Slashes of sunlight are drifting slowly across the wood paneling of the hotel lobby. I have nothing better to do, so my eyes chart their course across the wall, across plastic Greek columns and printed hotel paintings shipped in from wherever they print hotel paintings from. At night, the nightclub next door beats its insistent thump through this room, but in the morning, it is quieter than most funeral homes. Only the whisper of cloth as the hotel workers pass back and forth breaks the silence.
The sharp change that comes from traveling halfway around the world has yet again briefly turned me into a deeply unwilling morning person. I found myself fully awake well before the sun rose, and a few hours of tossing the sheets about and burying my head under the pillow later, I was finally forced to admit that sleep will not return. So I’m slumped sleepily on one of the alarmingly vibrant love seats that dot the lobby – they’re decorated with a fabric I have entitled “Dizzy Zebra” – and am now trying to motivate myself to face the day.
The question – the only question, really – one gets asked before coming on a trip to a place like this is “are you excited?” There are two, and only two Acceptable Answers: “yes, very excited!” or “excited, but a little nervous.” Like many human interactions, variation from the standard is indecorous; you will be met with an eyebrow arched in a judgmental mental should you dare to feel anything other than enthusiasm and faint trepidation.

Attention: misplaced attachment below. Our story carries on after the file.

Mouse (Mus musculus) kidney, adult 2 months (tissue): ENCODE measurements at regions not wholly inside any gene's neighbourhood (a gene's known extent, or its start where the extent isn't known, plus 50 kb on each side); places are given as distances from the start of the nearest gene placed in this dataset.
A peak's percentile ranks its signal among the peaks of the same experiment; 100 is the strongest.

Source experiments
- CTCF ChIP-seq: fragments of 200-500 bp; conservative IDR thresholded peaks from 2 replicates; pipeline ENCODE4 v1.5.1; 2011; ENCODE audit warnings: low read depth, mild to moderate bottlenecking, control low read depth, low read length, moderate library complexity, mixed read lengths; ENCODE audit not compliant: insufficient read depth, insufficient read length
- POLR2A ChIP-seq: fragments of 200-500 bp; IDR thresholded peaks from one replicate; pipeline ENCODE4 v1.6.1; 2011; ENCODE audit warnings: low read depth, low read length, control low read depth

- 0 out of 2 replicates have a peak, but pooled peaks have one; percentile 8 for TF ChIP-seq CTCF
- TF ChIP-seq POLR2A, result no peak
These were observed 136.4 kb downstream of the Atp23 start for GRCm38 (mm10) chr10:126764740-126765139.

But neither answer has felt comfortable, and in the vacuum emptiness of this lobby, watching the light trail past me, I’ve been trying to figure out why.
I feel... disconnected. Whenever I talk about my experiences in India from last year, they’re always the same – I talk about desperate poverty and cultures incomprehensibly different from my own, but even after traveling 9,000 miles, it still feels like there's a thick glass wall between me and it. I’m parked on a relatively comfortable and toweringly tasteless chair underneath a gently swaying glass chandelier, and the wafting smell of onion and naan bread from the restaurant nearby in no way makes me feel that I’m any closer to the people I’ve come to visit. Last night I slept under fresh sheets and awoke to fresh food, and experience almost a billion people in this country can’t recreate. It is a shame to come all this way to touch this country and yet only just brush it with my fingertips, but I'm quite sure that's all I'm going to do.
Maybe it’s because I’ve been here before – exactly here, really, with the same schedule and the same leaders, visiting the same people, failing to sleep in the same stiff hotel beds. I have been trying (and monstrously failing) to avoid being an insufferable know-it-all on this trip. We are only 36 hours into this venture, yet no one, it seems, is allowed to experience anything without me first explaining what they’re going to feel first.
It’s a foolish behavior - even for me - because it assumes that this trip is somehow unable to surprise me. That eight days in India a year ago has turned me into someone who thinks he’s seen it all before is an alarming development, and a depressing one.
Change is coming, I know. It is impossible to come and meet these and not be moved in some manner. God will rip my heart open to get my attention, whether I'm willing or not.
And I guess, when I really think about it, I’m excited for it. Excited, and maybe a little nervous.